the act of .
the discharge of a debt or obligation.
a document or receipt as evidence of the discharge of a debt or obligation.
Neither party denied this acquittance given in the King’s name by the justiciary Richard de Luci.
Life of Thomas Becket Henry Hart Milman
In that case the acquittance falls on the land, and not on the person.
The Common Law Oliver Wendell Holmes, Jr.
Bodlyes Chest, as appeares by Dr. Chaworthes acquittance in the same box.’
Annals of the Bodleian Library, Oxford, A.D. 1598-A.D. 1867 William Dunn Macray
So I sente my acquittance, for they said without mine ther would be no end made (& ther was good reason for it).
Bradford’s History of ‘Plimoth Plantation’ William Bradford
Pray settle accompts with Barnes; take what money of mine is in his hands, and give him acquittance.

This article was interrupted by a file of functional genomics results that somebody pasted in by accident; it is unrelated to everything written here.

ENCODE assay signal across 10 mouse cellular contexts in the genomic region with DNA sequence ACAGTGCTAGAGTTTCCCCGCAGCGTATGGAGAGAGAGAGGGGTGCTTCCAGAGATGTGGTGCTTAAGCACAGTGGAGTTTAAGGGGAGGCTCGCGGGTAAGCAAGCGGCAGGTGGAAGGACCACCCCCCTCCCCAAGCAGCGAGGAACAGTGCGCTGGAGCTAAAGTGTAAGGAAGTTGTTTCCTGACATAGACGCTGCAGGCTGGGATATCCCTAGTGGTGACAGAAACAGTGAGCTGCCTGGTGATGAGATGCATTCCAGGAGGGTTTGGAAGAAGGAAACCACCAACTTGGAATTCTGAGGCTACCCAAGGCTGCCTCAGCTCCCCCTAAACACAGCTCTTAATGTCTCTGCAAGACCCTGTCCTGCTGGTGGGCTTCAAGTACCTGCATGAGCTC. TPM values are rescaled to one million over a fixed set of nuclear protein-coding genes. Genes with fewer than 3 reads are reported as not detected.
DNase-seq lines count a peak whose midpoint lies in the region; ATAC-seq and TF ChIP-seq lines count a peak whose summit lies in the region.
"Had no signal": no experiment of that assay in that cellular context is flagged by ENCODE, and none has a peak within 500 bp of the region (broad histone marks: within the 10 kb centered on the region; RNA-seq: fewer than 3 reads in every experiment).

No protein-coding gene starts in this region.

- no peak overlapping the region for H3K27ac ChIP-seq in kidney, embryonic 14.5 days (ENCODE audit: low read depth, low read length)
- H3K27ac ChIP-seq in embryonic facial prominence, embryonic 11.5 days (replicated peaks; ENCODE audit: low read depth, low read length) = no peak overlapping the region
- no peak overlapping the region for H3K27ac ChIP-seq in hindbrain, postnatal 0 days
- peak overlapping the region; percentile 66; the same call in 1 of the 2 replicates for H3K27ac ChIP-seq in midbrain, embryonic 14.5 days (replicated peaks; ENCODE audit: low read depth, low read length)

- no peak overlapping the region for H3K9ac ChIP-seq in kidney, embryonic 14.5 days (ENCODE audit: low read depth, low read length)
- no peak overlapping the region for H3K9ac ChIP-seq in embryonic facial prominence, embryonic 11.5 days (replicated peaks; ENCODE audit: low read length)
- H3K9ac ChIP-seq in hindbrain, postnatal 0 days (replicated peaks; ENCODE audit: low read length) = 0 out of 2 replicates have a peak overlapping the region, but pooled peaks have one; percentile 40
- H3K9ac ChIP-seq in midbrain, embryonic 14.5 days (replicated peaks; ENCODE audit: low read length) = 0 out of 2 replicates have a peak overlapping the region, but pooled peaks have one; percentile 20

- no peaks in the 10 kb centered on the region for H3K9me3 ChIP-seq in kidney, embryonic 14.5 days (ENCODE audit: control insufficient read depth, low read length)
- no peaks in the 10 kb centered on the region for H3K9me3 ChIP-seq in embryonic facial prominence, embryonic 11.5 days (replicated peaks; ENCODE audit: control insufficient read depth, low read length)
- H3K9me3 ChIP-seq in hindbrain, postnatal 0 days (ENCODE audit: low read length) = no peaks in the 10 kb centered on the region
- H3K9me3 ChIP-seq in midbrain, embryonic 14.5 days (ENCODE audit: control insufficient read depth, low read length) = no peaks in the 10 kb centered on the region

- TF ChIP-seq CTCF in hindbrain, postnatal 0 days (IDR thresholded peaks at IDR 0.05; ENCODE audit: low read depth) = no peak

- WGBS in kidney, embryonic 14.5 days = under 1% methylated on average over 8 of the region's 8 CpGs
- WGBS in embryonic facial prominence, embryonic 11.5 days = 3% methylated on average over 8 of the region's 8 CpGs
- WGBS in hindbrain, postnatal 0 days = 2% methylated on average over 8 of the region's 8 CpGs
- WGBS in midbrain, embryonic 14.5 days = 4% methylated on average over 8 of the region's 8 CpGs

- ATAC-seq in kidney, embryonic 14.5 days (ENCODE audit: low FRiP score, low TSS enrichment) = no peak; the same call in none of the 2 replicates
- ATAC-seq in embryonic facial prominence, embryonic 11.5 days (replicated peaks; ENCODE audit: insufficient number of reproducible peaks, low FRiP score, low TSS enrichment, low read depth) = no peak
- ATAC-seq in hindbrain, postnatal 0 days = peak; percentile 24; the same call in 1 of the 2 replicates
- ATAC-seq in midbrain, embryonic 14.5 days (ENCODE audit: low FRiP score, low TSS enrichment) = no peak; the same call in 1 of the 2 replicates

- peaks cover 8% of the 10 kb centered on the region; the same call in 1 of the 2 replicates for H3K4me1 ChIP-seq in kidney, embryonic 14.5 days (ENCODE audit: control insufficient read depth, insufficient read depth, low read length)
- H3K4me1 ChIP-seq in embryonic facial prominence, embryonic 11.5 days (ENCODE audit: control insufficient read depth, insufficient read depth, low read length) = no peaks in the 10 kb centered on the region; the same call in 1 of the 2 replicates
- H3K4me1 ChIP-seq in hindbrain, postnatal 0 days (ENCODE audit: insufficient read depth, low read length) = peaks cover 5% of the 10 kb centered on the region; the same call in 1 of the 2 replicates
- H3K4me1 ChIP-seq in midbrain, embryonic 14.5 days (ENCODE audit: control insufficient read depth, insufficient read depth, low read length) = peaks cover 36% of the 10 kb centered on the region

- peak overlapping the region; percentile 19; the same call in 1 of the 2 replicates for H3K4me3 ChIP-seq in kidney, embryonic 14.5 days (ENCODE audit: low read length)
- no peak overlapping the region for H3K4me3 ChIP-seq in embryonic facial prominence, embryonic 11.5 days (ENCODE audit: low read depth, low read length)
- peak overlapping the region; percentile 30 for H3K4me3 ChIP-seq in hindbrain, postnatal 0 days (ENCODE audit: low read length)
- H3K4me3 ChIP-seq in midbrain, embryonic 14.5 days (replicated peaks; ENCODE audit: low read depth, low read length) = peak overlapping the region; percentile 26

The Expedition of Humphry Clinker Tobias Smollett
Then seeing that I waited (for they had forgot to give me my acquittance), they dropped talking suddenly.
Sir Ludar Talbot Baines Reed
a release from or settlement of a debt, etc
a record of this, such as a receipt
to relieve from a charge of fault or crime; declare not guilty: They acquitted him of the crime. The jury acquitted her, but I still think she’s guilty. to release or discharge (a person) from an obligation. to settle or satisfy (a debt, obligation, claim, etc.). to bear or conduct (oneself); behave: He acquitted himself […]
variant of before a vowel: acronym. acr- pref. Variant of acro-.
acral acral ac·ral (āk’rəl) adj. Of, relating to, or affecting peripheral parts, such as limbs, fingers, or ears.